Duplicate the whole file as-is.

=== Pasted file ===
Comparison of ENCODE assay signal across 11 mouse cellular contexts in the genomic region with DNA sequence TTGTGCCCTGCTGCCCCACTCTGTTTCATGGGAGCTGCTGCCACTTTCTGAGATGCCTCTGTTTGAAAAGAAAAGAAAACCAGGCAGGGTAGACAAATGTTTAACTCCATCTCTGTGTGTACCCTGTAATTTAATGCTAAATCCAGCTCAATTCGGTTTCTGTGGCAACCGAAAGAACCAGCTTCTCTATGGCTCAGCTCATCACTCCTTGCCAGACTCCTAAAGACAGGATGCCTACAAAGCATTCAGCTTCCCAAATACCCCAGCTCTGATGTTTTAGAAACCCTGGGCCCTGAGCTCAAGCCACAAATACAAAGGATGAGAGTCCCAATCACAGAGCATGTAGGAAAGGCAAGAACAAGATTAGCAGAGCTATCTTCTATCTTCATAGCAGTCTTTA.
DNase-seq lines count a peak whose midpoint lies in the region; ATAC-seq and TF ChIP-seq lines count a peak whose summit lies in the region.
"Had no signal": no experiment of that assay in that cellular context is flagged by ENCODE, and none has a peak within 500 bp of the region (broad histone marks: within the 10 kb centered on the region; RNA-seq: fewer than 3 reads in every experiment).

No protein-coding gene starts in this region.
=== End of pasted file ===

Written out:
Comparison of ENCODE assay signal across 11 mouse cellular contexts in the genomic region with DNA sequence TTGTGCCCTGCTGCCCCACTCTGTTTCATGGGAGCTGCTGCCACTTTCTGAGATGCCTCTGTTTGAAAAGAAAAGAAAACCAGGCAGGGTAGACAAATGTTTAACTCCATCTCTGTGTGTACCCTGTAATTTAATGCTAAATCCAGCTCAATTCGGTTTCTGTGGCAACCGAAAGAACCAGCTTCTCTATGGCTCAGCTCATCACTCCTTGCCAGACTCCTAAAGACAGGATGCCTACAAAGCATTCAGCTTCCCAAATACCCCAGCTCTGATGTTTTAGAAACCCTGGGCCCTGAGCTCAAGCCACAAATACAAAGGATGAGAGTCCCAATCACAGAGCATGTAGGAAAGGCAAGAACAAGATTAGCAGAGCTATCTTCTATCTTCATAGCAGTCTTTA.
DNase-seq lines count a peak whose midpoint lies in the region; ATAC-seq and TF ChIP-seq lines count a peak whose summit lies in the region.
"Had no signal": no experiment of that assay in that cellular context is flagged by ENCODE, and none has a peak within 500 bp of the region (broad histone marks: within the 10 kb centered on the region; RNA-seq: fewer than 3 reads in every experiment).

No protein-coding gene starts in this region.